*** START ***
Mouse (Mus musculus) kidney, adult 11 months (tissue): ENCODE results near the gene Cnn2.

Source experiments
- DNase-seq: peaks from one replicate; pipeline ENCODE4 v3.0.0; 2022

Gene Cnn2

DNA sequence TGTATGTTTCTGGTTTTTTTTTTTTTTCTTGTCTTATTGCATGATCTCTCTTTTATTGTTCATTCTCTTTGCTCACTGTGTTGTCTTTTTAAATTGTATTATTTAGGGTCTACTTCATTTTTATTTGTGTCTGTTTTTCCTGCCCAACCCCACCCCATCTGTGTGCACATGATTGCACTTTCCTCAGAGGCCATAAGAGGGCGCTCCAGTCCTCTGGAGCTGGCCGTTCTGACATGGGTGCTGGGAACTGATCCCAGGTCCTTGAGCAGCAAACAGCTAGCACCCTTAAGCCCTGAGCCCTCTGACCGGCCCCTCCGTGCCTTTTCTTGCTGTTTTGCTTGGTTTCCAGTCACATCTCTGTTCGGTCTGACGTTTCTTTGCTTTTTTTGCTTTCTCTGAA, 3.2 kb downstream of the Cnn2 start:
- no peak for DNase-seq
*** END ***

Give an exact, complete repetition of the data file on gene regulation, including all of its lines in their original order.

Mouse (Mus musculus) kidney, adult 11 months (tissue): ENCODE results near the gene Cnn2.

Source experiments
- DNase-seq: peaks from one replicate; pipeline ENCODE4 v3.0.0; 2022

Gene Cnn2

DNA sequence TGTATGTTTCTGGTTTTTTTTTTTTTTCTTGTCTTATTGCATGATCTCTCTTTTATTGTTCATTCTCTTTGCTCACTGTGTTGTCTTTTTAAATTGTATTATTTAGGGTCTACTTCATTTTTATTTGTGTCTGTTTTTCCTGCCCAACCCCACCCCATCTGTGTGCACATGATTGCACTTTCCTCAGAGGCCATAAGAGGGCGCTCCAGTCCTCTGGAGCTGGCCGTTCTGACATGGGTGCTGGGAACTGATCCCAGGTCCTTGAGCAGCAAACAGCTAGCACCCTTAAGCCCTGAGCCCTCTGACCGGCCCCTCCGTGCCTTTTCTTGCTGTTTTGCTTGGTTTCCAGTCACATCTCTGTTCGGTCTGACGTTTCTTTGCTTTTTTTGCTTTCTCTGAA, 3.2 kb downstream of the Cnn2 start:
- no peak for DNase-seq